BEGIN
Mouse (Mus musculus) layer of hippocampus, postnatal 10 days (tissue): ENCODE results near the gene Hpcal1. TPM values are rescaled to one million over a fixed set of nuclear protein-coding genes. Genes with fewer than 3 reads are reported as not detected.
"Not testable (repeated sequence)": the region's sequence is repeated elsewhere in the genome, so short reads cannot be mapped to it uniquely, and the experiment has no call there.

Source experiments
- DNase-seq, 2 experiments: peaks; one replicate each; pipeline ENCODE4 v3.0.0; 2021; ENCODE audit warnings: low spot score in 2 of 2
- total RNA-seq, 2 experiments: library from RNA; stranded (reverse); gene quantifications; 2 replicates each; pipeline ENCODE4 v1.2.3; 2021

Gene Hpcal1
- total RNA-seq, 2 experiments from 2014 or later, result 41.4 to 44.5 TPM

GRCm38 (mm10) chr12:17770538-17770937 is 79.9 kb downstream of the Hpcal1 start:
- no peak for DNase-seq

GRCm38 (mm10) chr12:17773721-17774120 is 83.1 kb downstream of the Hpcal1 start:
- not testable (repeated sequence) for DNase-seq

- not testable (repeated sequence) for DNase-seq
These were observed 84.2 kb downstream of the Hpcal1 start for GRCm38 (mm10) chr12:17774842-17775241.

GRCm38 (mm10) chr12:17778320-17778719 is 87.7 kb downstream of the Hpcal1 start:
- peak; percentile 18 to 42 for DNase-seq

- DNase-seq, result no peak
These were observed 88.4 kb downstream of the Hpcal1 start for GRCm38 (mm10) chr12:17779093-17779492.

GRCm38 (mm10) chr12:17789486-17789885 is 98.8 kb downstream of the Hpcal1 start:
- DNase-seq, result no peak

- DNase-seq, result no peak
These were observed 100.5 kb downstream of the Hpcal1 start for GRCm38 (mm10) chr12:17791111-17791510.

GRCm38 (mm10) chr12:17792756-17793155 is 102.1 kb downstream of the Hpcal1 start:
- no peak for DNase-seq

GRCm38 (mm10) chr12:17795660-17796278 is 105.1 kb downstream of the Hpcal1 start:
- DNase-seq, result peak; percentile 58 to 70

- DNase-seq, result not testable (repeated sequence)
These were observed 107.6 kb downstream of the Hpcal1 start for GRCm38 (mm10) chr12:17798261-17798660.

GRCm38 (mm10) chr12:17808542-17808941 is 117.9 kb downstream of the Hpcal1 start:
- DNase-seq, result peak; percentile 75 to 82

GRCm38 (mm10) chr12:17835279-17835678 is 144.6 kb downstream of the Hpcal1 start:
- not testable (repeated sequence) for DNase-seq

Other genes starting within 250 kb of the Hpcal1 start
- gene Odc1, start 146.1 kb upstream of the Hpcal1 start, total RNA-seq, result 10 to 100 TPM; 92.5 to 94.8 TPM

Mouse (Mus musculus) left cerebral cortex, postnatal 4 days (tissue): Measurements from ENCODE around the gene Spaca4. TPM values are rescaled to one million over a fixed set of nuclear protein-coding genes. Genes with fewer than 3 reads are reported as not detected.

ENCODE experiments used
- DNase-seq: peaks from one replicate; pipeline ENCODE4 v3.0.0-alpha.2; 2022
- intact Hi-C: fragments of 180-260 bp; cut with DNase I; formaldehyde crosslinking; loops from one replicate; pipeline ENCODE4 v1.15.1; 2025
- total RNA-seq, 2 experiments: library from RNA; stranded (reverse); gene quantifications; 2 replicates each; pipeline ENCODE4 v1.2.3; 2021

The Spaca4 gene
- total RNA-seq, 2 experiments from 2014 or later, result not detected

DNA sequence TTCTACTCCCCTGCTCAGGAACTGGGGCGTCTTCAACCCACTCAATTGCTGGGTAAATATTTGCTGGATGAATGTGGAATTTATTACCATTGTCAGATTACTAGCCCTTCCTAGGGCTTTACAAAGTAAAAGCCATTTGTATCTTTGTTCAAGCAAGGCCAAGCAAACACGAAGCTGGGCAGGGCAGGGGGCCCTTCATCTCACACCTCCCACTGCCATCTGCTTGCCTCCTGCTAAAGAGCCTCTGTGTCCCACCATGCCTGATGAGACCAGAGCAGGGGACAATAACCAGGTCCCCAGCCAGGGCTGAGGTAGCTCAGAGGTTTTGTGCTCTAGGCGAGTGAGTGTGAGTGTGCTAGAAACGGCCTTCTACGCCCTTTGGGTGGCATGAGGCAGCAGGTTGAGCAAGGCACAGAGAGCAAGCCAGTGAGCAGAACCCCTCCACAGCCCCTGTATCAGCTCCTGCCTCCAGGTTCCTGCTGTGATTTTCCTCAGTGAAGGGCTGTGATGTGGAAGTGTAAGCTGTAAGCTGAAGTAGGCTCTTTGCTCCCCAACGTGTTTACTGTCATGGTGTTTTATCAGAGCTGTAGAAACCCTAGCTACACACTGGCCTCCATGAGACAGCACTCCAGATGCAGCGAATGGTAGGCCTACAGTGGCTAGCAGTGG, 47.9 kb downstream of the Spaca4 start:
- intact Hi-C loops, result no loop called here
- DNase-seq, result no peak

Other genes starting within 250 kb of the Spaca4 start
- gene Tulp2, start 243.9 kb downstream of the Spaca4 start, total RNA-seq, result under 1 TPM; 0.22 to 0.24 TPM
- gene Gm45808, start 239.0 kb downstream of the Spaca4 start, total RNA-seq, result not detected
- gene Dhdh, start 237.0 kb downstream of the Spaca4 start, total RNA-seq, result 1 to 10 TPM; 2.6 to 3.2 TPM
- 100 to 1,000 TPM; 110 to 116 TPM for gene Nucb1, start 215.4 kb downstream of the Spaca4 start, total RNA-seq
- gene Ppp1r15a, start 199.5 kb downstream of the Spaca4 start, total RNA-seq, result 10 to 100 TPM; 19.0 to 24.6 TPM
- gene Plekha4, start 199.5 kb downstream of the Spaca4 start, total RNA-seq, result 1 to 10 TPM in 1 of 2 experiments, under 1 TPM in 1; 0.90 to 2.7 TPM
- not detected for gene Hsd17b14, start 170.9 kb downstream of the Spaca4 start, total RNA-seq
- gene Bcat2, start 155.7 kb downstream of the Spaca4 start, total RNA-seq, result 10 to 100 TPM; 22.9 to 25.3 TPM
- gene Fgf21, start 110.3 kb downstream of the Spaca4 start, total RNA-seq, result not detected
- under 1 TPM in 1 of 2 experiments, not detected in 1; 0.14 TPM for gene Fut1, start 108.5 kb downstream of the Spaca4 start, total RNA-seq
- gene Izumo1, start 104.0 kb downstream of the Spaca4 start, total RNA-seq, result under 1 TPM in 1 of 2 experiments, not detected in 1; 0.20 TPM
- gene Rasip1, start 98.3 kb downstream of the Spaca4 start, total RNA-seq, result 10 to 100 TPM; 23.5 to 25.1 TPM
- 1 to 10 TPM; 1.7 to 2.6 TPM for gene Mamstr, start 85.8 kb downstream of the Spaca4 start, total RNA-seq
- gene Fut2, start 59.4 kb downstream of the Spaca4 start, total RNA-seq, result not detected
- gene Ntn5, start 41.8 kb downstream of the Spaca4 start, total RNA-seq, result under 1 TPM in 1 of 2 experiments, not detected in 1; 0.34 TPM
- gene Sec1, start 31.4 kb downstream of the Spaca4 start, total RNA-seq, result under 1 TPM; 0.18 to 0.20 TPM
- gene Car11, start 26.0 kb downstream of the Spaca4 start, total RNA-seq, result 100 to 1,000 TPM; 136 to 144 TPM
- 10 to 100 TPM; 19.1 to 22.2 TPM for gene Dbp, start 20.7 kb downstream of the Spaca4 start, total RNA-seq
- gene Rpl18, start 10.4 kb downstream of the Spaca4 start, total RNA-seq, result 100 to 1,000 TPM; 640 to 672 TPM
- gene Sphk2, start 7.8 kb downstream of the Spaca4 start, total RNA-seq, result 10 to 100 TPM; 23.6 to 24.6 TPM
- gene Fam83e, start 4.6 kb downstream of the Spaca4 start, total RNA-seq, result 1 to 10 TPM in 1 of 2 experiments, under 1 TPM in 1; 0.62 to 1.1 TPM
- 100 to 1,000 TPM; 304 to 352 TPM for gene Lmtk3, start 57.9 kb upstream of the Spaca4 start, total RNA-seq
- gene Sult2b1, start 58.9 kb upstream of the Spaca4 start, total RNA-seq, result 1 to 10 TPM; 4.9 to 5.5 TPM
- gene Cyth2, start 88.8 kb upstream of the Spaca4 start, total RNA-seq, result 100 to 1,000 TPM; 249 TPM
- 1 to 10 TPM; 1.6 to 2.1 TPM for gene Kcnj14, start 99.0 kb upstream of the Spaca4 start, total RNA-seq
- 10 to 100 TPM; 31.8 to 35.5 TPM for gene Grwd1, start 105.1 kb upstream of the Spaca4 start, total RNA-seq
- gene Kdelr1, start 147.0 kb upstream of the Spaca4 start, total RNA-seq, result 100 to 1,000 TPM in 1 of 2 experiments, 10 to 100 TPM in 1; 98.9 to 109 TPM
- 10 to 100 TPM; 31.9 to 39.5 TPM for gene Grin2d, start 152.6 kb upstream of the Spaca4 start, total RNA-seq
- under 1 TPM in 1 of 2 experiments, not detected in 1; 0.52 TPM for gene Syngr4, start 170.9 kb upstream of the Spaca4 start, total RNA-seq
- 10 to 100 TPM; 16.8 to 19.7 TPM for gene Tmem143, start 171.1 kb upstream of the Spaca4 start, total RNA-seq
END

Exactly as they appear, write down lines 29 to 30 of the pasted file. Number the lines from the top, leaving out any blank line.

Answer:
- DNase-seq, result peak; percentile 75 to 82

GRCm38 (mm10) chr12:17835279-17835678 is 144.6 kb downstream of the Hpcal1 start: